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365 Skies (All at Once)

Don't miss your chance to see artist Salvatore Pecoraro's celestial artwork.

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    NEWSLETTERS

    David Parkinson via National Weather Service Data

    DOZENS OF SKIES: The only place where you'd see two skies at once is inside a science fiction novel or perhaps a film. But seeing 365 portraits of our giant airy outdoor cloud-filled ceiling -- consecutive portraits -- likely means you're inside a museum looking at works of art. A very specific set of artworks, probably, and the artist is Salvatore Pecoraro. Mr. Pecoraro famously painted the Bay Area sky each day during 1970, and now each of those 365 photorealistic paintings are displayed together at the Triton Museum of Art in Santa Clara. The piece's name? "365 Skies 1970," of course.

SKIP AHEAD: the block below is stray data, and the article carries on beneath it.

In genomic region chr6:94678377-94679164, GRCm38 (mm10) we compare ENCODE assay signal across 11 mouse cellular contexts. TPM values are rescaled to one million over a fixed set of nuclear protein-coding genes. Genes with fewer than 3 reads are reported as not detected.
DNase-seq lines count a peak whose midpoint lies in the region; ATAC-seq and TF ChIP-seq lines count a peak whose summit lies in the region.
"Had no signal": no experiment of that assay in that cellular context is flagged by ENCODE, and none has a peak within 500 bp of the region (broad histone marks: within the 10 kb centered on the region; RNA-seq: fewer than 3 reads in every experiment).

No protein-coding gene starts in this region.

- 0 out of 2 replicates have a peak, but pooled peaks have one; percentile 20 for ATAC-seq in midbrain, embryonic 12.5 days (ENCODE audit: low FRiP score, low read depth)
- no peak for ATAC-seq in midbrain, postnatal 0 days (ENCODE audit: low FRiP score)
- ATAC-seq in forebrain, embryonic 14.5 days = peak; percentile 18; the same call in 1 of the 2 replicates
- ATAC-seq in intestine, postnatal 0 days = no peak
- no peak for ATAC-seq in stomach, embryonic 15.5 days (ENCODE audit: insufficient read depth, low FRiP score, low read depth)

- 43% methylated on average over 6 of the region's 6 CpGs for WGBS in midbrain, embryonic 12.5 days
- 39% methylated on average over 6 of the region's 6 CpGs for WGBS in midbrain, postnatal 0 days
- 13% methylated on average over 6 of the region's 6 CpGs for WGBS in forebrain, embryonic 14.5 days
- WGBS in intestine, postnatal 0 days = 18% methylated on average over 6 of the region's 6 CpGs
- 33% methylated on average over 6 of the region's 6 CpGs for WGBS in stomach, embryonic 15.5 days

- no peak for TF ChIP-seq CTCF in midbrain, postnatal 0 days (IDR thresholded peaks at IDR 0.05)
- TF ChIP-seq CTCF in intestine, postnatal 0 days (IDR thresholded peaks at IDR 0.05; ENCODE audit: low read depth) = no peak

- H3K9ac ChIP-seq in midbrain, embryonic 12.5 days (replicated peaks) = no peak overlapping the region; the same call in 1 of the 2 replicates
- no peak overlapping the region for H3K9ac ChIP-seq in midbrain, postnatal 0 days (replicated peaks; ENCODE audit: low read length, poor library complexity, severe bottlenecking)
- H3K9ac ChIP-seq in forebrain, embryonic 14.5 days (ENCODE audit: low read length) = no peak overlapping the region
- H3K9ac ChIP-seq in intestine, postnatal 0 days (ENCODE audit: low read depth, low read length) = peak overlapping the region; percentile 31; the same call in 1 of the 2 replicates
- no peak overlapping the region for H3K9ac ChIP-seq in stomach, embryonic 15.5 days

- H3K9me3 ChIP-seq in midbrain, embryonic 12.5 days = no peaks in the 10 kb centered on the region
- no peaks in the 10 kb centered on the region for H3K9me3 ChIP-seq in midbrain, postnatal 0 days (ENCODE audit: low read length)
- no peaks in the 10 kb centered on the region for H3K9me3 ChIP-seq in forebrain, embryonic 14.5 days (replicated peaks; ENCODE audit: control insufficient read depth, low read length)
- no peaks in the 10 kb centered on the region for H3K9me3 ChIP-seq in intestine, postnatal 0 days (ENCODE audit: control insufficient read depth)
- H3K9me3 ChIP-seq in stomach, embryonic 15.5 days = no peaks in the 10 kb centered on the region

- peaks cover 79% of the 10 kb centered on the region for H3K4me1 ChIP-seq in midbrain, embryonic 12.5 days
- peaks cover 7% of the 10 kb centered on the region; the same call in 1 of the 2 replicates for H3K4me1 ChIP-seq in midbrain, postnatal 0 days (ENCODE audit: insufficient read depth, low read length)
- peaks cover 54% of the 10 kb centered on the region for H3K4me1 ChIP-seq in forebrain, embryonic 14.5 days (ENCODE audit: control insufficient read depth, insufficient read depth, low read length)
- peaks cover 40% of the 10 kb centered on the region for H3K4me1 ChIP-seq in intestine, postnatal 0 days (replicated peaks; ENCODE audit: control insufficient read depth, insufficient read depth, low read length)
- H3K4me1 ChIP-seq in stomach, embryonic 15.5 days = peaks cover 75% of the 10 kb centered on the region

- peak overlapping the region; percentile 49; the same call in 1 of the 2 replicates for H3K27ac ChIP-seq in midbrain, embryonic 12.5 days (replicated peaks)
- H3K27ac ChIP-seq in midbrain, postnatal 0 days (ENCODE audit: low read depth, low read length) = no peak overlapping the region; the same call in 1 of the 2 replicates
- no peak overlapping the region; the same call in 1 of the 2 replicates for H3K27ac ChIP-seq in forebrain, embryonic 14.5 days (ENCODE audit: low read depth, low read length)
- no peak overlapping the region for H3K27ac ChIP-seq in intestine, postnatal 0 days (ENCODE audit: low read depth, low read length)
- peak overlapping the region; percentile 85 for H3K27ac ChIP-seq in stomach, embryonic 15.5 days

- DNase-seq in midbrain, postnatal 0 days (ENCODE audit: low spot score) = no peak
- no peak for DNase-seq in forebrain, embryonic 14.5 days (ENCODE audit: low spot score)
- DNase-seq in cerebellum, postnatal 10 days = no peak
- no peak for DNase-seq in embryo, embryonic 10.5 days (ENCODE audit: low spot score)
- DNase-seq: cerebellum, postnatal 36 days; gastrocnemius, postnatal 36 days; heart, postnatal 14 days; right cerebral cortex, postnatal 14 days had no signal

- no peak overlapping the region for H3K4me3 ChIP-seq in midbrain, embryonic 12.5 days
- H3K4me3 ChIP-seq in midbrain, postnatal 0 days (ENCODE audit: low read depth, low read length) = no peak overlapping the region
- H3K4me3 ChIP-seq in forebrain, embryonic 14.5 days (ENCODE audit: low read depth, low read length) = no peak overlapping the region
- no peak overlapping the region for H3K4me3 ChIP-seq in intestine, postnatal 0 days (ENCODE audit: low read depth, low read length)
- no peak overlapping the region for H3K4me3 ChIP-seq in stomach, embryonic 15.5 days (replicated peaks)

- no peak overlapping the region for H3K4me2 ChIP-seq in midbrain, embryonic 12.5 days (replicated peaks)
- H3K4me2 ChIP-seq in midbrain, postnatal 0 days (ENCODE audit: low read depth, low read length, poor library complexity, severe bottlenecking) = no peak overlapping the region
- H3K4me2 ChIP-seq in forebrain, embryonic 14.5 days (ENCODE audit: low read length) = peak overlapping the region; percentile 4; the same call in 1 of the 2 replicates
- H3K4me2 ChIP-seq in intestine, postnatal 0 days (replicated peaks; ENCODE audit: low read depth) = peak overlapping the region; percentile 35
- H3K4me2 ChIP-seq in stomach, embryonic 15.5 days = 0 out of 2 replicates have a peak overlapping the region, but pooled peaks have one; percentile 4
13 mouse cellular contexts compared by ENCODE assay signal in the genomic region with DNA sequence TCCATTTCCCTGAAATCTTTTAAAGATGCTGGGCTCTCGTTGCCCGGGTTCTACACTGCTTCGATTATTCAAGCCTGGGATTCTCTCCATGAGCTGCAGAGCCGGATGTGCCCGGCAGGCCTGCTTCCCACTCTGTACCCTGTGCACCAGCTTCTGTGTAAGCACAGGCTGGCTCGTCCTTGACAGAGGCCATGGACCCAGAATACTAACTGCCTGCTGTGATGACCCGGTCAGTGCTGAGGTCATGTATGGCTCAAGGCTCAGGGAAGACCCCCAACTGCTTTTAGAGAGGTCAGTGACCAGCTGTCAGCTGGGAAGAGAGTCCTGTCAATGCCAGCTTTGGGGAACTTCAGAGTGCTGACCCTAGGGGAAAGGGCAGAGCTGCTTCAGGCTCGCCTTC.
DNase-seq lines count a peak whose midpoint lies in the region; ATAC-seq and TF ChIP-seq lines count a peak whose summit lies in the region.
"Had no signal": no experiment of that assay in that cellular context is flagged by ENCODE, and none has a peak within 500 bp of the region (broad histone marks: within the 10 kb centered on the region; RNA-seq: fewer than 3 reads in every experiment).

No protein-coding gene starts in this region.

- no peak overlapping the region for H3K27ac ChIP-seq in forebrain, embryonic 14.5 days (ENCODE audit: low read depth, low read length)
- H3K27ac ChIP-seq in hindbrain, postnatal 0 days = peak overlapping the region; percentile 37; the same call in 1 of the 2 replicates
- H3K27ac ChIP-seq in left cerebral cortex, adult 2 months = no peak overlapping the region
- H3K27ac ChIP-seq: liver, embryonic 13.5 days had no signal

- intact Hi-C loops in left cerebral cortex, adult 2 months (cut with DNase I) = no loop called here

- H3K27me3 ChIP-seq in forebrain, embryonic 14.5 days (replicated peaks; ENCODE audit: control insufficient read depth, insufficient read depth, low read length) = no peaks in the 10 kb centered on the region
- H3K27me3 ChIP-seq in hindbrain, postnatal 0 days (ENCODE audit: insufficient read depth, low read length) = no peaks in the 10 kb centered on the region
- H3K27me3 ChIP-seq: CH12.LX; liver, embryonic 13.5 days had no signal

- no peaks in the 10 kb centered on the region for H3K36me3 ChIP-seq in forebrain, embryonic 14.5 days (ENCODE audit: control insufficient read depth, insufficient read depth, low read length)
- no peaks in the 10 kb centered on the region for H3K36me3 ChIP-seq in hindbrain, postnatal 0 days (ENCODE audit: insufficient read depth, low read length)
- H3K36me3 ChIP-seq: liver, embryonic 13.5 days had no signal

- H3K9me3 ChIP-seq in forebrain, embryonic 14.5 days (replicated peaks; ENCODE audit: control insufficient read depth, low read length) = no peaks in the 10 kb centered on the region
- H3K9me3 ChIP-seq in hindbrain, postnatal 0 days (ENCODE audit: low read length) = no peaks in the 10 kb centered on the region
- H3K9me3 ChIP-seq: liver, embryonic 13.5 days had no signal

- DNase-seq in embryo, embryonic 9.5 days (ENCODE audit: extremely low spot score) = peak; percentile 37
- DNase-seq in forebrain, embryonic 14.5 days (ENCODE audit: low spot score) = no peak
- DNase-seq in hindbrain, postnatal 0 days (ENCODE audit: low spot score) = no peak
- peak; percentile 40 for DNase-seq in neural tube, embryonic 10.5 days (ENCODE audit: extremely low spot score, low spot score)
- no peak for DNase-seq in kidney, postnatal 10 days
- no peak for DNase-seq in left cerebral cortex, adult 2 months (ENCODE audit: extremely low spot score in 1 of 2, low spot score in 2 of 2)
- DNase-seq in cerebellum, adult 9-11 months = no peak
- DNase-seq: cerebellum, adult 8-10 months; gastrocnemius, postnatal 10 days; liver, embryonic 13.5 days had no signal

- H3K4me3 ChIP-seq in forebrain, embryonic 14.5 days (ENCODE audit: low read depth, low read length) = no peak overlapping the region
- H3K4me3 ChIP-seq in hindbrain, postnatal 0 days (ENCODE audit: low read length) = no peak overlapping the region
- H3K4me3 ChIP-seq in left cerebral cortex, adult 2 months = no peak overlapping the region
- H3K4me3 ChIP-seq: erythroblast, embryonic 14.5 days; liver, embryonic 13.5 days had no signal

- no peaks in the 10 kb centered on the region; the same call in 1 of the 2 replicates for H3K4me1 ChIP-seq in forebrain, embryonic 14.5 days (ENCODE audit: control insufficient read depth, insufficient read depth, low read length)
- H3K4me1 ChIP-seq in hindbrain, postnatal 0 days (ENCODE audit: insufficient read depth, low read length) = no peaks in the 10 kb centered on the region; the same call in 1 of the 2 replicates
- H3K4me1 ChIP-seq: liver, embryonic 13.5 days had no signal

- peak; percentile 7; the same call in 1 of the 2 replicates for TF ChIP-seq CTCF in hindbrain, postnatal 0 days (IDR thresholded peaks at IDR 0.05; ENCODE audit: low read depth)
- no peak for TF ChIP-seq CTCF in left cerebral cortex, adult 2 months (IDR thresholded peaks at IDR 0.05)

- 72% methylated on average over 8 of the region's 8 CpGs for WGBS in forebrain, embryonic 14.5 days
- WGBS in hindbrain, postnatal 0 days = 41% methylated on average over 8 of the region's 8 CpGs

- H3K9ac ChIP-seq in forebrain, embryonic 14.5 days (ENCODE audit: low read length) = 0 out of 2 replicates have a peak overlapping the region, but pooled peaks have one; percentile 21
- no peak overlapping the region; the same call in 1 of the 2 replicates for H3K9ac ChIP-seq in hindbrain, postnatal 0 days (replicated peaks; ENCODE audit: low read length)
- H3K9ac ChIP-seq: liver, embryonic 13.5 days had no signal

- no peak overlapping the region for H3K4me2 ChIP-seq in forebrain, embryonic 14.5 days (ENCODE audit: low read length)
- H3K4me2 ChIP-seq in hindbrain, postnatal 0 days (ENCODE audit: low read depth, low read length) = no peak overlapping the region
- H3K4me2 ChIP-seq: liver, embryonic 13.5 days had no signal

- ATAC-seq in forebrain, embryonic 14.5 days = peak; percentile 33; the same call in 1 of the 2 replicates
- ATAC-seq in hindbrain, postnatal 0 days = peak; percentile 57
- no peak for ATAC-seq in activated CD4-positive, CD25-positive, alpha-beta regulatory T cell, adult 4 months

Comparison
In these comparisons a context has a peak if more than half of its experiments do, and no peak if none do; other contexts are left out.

"BREATHTAKING": The work has been called breathtaking, as you might expect, but let's call it moving as well. Not that any of us take the sky for granted, but it is always there, ever-present, and one can understandably forget to pause and watch wisps drift and the rays of the sun stretch long in our day-to-day bustle. Seeing it through an artist's eye, again and again and again, is a rather striking reminder to look up.

    OR LOOK INWARD: "365 Skies 1970" has been the sight of weddings, and not every artwork can lay claim to serving as a nuptial backdrop. It's at the Triton through Sunday, Sept. 1, so be sure to catch it. Then step outside and see if the sky has changed all that much from 1970. Spoiler alert: It hasn't. And good thing, too.